When it comes to office productivity suites, Microsoft’s Office is the first product that anyone will recommend. This is because the product is simply popular. The product has been around for a long time now and most offices use this. And for people who are on the Linux platform, there is the new open source Libre Office. And if you are Google fan, you are probably more inclined to the company’s browser based Google Docs.
But if you like open source and browser based products, there is a new one coming your way from Open Xchange, called the OX Documents. The company says that the product will be fully featured and ready for complete use by the end of this year. But for now, the company is working on enriching the product’s browser based word editor, which is called the OX Text.
The OX Text is already capable of opening and editing Microsoft Word (.dox) and OpenOffice or LibreOffice (.odt) files. And it is also capable of viewing all other major formats. “XML-based documents can be seamlessly read, edited, and saved back to the original format at a level of quality and fidelity previously unavailable with browser-based text editors,” the group explains.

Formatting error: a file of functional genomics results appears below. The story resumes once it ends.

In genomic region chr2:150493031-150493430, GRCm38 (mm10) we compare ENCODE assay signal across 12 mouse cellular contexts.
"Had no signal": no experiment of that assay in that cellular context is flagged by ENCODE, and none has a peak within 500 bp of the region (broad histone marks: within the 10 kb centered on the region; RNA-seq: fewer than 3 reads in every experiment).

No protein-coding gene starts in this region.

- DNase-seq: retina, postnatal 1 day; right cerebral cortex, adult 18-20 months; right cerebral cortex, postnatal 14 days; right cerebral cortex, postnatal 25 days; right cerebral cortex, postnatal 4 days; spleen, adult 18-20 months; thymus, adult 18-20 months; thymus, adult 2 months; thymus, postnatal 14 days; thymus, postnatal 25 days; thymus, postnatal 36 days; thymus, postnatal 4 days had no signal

And just like Google Docs, multiple users can view and edit the same document at the same time, which enables collaboration. “A crucial factor in the development of OX Text was not to introduce yet another proprietary file format to further add to the productivity compatibility jungle,” explained Open-Xchange CEO Rafael Laguna. “Existing cloud-based tools insist that you adopt their format before you can begin the edit process that creates ugly conversion artifacts, putting a brake on fast adoption of collaboration in the cloud.”
Unlike some of the products which tend to change the formats of incompatible files, OX Documents will preserve the formatting. This was one of my major concerns when I thought of testing OX Documents. T later I came to know that the product will be available under GPL license and a commercial license only in April. So we will have to wait till then.
Source: PC World